Since I was young I have had a passion for Creative Writing. I always wanted to pursue a career, but never had the courage to do so.
When I originally applied on the creative writing courses I didn’t think my writing was strong enough to study at degree level.
Eager to pursue this change of pathway, I signed up for an eight-week creative writing course during my gap year.
The course meant I was able to build upon my creative writing skills, leaning the importance of tone, form, audience and flow.
In doing this, I was able to practice what I already knew and work on my current pieces of writing.
But I was also able to start writing new pieces, which I wouldn’t usually write. Then I began to receive critical feedback about my writing from others in the class.
This was challenging, but soon became exciting. I hadn’t previously found the courage to read out loud, but I soon learnt that receiving critical feedback was very useful, it helped me build on creative writing abilities and grow in confidence.
By the end of the short course I felt optimistic about my change of pathway and I decided to apply to study on a creative writing degree.
Just in case this change of pathway didn’t happen, I had to think of a back up. I had an interest in media for a long time and what to work in the media field.
Even though I found the media course hard at Southampton Solent University, I wanted to try again and use my experience at Southampton Solent University to learn from and be able to enjoy this university experience more.
By studying media at university level already, I knew what to expect, I knew which modules weren’t my strongest point and what to do to avoid the difficulties.
I also knew the modules I was strongest in and how to build on that to be able to have a blossoming career in the future.
However at the same time I couldn’t ignore what happened at Southampton Solent University and have to learn from it and accept studying in the media area may be to difficult. Having this in mind,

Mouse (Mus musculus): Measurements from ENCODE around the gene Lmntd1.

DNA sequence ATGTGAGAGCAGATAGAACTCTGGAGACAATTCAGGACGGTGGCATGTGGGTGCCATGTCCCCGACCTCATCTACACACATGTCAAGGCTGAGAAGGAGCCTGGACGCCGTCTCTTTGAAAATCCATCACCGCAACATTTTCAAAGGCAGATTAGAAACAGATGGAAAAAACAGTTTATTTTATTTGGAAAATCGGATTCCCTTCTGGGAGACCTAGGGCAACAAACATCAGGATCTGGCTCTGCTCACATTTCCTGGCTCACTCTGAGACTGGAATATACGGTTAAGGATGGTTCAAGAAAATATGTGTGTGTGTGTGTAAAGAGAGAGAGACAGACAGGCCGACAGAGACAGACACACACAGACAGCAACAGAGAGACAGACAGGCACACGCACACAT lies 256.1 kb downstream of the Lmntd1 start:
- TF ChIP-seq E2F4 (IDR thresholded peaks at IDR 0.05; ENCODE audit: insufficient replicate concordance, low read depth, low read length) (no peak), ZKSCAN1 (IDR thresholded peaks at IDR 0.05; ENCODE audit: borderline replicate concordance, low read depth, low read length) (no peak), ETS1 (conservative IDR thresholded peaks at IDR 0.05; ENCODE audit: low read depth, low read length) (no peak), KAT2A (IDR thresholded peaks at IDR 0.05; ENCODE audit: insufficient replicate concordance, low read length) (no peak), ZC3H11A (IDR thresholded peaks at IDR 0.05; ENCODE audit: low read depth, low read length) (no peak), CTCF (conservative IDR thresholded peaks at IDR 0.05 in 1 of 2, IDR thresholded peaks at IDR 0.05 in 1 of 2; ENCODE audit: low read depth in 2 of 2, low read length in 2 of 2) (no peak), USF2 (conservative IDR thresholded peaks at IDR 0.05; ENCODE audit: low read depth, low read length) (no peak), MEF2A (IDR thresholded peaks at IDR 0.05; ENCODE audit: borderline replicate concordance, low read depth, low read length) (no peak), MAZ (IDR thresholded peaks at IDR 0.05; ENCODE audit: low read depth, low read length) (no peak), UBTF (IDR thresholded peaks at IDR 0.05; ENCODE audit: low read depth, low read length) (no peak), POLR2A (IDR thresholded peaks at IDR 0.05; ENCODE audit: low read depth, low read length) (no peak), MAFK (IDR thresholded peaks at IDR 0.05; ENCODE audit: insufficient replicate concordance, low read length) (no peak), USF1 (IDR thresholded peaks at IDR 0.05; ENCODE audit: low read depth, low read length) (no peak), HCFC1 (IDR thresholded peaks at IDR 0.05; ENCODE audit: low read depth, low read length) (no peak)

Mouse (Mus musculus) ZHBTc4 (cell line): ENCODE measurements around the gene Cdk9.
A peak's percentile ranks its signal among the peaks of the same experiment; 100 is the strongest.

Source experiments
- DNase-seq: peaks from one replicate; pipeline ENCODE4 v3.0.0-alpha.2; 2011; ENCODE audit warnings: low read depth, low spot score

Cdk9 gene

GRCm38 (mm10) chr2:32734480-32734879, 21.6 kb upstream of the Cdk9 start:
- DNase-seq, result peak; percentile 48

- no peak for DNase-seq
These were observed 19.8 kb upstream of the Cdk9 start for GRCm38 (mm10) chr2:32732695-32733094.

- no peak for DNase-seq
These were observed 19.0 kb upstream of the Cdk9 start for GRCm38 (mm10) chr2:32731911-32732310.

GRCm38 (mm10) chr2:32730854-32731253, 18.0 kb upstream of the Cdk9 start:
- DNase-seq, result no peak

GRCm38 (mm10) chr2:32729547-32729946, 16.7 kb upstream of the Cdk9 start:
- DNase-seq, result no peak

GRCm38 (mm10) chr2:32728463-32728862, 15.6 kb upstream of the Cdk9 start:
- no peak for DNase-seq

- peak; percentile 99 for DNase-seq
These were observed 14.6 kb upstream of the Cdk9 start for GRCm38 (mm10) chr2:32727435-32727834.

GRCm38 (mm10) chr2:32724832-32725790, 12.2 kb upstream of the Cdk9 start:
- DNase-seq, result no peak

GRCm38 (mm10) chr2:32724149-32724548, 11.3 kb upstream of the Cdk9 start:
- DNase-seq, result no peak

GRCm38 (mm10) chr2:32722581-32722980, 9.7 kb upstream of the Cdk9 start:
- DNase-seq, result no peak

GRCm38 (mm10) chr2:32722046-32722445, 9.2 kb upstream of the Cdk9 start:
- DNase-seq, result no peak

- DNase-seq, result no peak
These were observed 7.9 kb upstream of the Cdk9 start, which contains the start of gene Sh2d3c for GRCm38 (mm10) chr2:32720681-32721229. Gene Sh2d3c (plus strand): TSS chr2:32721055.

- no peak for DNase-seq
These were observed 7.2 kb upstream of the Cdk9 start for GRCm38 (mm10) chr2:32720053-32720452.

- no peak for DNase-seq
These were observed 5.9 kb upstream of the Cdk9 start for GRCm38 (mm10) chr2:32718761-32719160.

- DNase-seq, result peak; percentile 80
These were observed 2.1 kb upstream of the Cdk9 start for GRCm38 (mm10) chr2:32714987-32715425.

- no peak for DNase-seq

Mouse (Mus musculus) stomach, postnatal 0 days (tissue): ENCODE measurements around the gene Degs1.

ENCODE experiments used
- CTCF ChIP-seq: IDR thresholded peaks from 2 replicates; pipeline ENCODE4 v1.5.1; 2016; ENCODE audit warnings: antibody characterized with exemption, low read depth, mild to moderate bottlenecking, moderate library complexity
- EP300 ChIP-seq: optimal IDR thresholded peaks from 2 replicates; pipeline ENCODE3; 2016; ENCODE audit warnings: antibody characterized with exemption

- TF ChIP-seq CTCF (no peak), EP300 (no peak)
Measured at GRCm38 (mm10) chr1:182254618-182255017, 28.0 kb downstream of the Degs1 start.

I worked on my media skill set such as creating online material and doing to media exposure on behalf of Birmingham PHAB Camps. This was to feel reassured enough to apply to another media degree.
Reflecting upon it all, I eventually decided to look at both creative writing and media degrees.
Building A University Portfolio
I knew that when I decided to apply to university, I had to update and polish my portfolio for possible university interviews.
By removing any outdated or un-necessary material and by adding my qualifications, written pieces of work, proof of work experiences and achievements, I hoped to showcase myself acquire university places.
I organised them according to date received and the qualification achieved. Then any written pieces or proof of work experience or achievements linked to the individual qualifications.
Once my qualifications had been shown, I would alter the portfolio according to the university and course applying for.
STANDING OUT AMONGST OTHER CANDIDATES
When creating a portfolio it’s important to create your own brand to be able to stand out amongst other candidates then showcase yourself, creating a unique ID.
The ID you’ve created should be clear throughout your CV as well as any other item you show such as social media web-pages. Have an online site to display your work, e.g. a website, this helps make you different to other candidates.
If possible or necessary, send your prospective employer an example of work you have done, that is relevant to the field you’re applying for.